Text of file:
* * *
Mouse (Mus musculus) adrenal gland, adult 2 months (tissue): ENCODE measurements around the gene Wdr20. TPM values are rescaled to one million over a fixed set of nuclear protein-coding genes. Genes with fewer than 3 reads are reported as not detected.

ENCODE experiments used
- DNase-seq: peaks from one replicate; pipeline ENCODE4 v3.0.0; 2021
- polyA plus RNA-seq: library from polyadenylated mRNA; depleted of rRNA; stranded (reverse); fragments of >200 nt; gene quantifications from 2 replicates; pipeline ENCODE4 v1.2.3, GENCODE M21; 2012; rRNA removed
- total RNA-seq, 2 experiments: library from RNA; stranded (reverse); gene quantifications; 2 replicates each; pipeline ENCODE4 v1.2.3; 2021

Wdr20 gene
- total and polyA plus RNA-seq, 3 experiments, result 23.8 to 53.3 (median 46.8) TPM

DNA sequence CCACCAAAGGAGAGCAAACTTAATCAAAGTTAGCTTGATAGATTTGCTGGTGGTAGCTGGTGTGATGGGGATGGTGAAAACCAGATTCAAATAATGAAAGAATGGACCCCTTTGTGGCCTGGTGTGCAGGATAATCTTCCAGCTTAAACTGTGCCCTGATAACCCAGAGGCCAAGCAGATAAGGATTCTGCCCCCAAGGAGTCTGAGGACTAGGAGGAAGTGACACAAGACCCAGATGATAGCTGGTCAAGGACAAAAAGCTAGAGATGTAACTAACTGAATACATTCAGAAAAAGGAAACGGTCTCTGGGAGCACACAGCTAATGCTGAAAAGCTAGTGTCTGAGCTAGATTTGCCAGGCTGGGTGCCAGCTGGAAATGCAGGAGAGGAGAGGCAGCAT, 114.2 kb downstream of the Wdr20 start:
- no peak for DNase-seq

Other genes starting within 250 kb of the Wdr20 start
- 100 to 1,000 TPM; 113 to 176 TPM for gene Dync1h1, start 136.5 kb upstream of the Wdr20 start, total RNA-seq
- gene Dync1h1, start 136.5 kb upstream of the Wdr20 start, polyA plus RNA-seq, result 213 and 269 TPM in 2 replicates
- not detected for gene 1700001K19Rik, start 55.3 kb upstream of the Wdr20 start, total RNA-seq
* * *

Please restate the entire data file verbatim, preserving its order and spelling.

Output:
Mouse (Mus musculus) adrenal gland, adult 2 months (tissue): ENCODE measurements around the gene Wdr20. TPM values are rescaled to one million over a fixed set of nuclear protein-coding genes. Genes with fewer than 3 reads are reported as not detected.

ENCODE experiments used
- DNase-seq: peaks from one replicate; pipeline ENCODE4 v3.0.0; 2021
- polyA plus RNA-seq: library from polyadenylated mRNA; depleted of rRNA; stranded (reverse); fragments of >200 nt; gene quantifications from 2 replicates; pipeline ENCODE4 v1.2.3, GENCODE M21; 2012; rRNA removed
- total RNA-seq, 2 experiments: library from RNA; stranded (reverse); gene quantifications; 2 replicates each; pipeline ENCODE4 v1.2.3; 2021

Wdr20 gene
- total and polyA plus RNA-seq, 3 experiments, result 23.8 to 53.3 (median 46.8) TPM

DNA sequence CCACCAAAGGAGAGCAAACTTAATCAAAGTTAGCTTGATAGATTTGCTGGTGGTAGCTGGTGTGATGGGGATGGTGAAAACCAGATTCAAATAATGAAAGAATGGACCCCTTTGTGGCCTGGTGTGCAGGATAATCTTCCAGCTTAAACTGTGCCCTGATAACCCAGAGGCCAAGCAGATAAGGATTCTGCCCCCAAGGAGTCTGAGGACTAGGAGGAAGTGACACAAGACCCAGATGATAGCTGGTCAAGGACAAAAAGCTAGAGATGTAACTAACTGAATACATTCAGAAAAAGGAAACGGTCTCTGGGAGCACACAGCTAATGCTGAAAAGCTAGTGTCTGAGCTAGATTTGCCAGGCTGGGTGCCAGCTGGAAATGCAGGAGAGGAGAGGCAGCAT, 114.2 kb downstream of the Wdr20 start:
- no peak for DNase-seq

Other genes starting within 250 kb of the Wdr20 start
- 100 to 1,000 TPM; 113 to 176 TPM for gene Dync1h1, start 136.5 kb upstream of the Wdr20 start, total RNA-seq
- gene Dync1h1, start 136.5 kb upstream of the Wdr20 start, polyA plus RNA-seq, result 213 and 269 TPM in 2 replicates
- not detected for gene 1700001K19Rik, start 55.3 kb upstream of the Wdr20 start, total RNA-seq